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Trailers

A comic review article by: Jason Sacks
Hey, did you know people who live in trailer parks are often murderous, self-centered, drug-addicted whores who live in squalor and don't care for their children? It's shocking, I know. Did you know that sometimes they have sensitive sons who are frustrated with this life but don't know how to break the cycle? And did you know that sometimes middle-class girls fall in love with those sensitive boys and try to save them from their lives?

Okay, that summary is a bit harsh. Josh Clayton, the sensitive son, is a pretty interesting character, and his dilemmas seem realistic. It's hard to say what anyone would do if they were in his place. After your mother has killed a man who was abusing her, would you bury the dead man's body? It's easy to say no, but if you were 16 and all this trauma happened to you, what would you do? And if you saw your mother spiraling into an ever more troubled life, what would your reaction be? Josh is the center of the book, and his reactions go a long way towards making the book compelling. There's a nice scene with Josh and his girlfriend where it's clear that Josh is so tied up with his troubles that he absolutely can't relax. Josh has a nice dramatic arc - he really changes quite a bit throughout this graphic novel - and it's good to see him arrive at a happy ending.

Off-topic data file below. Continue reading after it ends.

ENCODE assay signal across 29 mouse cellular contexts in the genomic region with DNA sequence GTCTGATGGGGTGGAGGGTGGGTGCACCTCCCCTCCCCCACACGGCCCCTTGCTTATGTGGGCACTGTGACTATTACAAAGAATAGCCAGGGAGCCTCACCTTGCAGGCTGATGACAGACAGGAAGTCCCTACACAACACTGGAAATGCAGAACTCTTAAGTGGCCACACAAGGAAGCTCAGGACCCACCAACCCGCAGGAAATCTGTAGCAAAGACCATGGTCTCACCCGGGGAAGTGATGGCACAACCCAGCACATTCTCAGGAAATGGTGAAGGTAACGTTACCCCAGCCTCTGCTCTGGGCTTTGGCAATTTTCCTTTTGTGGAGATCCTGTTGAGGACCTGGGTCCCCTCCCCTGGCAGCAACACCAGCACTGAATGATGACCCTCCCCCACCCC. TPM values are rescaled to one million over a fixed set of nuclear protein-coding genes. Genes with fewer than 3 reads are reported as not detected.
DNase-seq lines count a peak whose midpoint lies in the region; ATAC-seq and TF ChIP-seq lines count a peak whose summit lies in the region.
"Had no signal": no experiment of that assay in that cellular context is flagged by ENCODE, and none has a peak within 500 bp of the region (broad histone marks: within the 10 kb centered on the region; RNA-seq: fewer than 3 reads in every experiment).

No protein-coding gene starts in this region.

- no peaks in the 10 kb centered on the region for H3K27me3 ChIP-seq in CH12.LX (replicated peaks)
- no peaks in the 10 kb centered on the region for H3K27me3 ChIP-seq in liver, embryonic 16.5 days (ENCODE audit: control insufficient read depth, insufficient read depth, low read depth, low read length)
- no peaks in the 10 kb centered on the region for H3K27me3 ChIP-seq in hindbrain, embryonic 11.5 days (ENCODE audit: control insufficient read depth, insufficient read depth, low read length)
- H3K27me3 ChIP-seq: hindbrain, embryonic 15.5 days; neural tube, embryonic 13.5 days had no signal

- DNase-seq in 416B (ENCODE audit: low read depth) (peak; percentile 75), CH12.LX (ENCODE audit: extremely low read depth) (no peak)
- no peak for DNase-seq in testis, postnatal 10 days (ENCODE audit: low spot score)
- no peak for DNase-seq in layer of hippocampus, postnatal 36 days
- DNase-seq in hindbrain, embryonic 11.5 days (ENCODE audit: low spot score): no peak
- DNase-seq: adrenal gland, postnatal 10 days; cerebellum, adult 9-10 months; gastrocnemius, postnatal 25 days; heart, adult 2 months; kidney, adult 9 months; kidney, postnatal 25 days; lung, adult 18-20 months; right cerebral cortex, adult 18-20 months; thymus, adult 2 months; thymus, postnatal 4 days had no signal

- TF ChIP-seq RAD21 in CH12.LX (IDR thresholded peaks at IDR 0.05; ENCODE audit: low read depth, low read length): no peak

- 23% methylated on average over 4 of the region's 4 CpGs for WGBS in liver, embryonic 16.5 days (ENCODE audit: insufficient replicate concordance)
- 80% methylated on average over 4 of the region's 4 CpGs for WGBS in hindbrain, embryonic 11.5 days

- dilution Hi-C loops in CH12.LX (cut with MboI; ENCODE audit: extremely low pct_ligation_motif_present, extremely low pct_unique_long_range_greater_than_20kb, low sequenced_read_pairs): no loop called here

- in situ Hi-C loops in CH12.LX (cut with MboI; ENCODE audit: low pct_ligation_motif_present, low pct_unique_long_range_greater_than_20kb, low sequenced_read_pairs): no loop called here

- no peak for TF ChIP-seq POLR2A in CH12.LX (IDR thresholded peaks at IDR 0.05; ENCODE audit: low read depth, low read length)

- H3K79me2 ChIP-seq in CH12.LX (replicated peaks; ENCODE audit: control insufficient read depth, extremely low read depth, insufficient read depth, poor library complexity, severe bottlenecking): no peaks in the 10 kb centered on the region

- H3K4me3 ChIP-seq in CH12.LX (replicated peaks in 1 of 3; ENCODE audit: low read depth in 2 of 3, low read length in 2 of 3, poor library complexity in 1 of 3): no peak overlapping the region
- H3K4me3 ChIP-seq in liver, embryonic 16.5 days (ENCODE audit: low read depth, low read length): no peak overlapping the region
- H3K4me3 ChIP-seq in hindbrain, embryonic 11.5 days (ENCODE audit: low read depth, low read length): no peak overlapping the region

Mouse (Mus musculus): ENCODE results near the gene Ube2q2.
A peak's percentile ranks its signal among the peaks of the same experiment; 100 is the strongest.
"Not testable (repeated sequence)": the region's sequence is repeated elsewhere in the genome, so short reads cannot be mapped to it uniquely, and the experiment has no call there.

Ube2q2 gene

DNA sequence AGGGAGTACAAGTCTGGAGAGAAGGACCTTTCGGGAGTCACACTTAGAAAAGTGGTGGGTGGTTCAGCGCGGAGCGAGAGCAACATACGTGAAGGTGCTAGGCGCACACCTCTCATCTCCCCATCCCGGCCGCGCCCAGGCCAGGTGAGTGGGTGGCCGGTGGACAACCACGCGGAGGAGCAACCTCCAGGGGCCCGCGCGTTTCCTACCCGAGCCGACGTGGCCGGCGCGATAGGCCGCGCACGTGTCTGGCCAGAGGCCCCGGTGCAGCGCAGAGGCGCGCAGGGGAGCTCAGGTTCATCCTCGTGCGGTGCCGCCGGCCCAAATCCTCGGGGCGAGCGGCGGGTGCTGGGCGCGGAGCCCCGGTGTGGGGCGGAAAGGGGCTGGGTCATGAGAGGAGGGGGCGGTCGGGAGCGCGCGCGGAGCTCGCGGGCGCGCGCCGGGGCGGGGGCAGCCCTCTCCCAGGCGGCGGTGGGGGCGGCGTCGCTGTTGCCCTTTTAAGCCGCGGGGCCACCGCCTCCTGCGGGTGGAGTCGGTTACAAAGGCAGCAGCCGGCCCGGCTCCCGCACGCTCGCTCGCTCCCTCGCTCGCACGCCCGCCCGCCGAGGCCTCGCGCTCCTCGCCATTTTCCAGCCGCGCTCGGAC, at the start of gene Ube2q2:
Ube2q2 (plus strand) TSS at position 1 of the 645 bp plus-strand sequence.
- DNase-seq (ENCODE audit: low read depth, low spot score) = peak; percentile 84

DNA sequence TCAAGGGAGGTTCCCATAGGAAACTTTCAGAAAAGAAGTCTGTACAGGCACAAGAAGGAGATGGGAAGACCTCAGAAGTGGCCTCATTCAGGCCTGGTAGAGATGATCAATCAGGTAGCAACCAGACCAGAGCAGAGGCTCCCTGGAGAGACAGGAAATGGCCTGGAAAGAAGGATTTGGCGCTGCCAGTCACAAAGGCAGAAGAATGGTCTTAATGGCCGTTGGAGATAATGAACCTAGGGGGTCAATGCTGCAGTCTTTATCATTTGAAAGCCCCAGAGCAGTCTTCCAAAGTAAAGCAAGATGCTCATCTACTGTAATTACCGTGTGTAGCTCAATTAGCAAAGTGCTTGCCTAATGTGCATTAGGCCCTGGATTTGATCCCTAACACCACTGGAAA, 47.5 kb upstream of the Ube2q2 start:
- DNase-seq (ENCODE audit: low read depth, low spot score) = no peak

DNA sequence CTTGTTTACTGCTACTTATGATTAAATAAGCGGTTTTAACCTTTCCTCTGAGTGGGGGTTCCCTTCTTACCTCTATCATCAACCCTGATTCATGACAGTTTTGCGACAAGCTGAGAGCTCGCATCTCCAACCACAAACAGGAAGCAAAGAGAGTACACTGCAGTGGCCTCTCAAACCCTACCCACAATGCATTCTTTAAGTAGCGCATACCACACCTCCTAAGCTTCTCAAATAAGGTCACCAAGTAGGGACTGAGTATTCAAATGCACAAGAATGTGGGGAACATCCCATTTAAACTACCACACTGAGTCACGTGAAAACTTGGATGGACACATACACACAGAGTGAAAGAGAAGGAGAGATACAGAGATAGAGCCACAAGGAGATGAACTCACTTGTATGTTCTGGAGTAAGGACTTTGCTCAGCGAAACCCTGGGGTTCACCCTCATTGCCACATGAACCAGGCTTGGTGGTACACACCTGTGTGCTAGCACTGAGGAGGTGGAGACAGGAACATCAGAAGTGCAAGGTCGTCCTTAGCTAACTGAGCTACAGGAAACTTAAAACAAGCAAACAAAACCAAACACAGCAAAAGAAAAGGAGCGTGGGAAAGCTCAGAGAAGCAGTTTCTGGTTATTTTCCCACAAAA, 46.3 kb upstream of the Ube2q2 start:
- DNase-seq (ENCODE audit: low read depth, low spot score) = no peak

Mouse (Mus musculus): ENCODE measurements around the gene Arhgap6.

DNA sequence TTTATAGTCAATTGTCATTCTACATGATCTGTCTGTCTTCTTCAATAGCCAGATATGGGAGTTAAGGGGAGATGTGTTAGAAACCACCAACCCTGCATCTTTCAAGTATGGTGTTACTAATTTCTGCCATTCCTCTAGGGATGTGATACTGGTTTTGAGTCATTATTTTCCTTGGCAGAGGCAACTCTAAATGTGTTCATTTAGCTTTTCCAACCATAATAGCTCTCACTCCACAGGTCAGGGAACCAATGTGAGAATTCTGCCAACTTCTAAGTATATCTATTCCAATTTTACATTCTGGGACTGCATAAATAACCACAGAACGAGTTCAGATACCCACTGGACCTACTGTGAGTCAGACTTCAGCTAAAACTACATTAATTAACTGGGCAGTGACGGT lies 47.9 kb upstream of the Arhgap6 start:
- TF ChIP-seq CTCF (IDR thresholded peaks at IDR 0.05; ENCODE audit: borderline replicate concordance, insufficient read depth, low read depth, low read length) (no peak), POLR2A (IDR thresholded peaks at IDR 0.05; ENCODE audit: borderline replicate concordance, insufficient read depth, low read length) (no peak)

The art by Julie Collins-Rousseau is a nice fit for the story. She effectively captures the dissolution of the characters, and her facial expressions are very evocative. In fact, to me, the worst piece of art is the rather bloody cover, which suggests more gore and violence than there is in the comic.

But overall, this book is a disappointment for me. I was hoping more for a book that was better at taking a different look at these characters. The book has an element of a Lifetime movie in its reliance in standard settings and characters. I kept feeling anxious for this book to climb out of its box, Stray Bullets style, and do something different from what I expected. Trailers has its moments, but overall, it comfortably stays within the standard clich├ęs.

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